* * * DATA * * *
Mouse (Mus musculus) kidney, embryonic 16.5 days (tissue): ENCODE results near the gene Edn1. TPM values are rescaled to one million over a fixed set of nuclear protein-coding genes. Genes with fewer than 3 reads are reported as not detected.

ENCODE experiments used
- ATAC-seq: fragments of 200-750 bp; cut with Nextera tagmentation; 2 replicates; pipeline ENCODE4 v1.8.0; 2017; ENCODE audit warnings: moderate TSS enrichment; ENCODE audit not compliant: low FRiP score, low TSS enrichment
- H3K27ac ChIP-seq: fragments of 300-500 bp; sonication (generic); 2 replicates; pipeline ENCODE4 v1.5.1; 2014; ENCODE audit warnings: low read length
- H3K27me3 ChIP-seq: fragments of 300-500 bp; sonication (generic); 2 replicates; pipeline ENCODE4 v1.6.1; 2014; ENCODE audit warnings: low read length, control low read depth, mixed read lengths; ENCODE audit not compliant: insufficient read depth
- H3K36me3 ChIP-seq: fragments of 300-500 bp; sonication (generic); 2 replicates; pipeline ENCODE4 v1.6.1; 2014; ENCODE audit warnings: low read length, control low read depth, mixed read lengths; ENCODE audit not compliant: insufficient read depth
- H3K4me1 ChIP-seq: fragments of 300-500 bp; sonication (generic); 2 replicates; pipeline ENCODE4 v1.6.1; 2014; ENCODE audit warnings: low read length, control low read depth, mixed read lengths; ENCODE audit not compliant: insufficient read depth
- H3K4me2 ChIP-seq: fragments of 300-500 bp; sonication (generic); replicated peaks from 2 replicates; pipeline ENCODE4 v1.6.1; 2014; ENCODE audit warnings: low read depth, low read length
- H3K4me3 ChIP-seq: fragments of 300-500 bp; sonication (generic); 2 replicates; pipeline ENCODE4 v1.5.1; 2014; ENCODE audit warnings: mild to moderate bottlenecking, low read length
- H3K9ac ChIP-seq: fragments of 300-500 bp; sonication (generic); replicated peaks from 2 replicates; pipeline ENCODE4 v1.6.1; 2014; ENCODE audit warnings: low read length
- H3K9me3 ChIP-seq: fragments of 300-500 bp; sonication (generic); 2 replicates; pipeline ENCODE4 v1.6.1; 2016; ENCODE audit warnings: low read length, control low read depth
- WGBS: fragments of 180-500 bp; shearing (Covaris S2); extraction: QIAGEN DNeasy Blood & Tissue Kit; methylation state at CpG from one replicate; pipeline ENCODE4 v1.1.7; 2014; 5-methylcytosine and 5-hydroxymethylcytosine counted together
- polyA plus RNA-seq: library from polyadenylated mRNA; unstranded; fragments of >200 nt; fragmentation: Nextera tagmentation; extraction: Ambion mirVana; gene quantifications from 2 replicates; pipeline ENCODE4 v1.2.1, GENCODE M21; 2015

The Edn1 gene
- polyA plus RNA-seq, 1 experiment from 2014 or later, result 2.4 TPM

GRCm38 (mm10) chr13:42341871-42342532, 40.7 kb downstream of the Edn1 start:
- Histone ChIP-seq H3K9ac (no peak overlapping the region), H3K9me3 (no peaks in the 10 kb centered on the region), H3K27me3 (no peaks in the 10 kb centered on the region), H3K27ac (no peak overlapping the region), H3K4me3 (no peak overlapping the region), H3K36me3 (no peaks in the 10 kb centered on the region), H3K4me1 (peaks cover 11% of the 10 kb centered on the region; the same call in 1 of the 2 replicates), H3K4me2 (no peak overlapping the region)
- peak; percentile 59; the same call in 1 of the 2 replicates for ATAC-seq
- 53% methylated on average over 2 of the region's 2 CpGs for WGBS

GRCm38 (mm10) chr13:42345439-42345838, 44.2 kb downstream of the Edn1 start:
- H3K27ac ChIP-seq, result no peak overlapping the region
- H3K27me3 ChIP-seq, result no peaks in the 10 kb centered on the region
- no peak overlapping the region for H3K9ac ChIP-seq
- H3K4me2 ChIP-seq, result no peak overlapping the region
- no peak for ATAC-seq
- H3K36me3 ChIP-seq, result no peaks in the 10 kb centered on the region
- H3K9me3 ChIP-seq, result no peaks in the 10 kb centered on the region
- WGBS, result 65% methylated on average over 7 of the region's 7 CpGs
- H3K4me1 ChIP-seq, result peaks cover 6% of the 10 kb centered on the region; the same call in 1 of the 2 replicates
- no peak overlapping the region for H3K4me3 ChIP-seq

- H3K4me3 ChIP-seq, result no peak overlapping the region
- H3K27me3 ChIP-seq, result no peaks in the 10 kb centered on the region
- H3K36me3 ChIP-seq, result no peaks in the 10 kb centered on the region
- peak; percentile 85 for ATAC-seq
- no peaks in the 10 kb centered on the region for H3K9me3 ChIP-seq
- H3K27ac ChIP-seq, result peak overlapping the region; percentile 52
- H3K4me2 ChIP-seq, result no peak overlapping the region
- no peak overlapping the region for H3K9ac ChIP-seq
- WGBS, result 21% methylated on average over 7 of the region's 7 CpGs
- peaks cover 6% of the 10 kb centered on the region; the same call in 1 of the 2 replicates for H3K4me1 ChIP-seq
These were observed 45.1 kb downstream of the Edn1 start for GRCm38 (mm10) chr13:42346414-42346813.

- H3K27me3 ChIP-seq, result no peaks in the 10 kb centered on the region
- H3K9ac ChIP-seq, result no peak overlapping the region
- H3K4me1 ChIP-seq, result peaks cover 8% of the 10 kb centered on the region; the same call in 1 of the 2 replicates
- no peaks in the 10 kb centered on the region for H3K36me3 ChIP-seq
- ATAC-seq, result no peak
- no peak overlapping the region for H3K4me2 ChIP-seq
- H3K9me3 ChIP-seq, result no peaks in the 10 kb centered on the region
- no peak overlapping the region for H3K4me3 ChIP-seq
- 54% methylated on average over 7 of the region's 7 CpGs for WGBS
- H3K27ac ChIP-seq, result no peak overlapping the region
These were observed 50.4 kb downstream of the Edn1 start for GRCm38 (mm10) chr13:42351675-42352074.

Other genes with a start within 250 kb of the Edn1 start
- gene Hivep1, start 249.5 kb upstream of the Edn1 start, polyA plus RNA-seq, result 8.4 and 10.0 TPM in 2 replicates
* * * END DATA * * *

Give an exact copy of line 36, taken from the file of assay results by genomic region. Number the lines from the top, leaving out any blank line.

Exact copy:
- H3K27ac ChIP-seq, result peak overlapping the region; percentile 52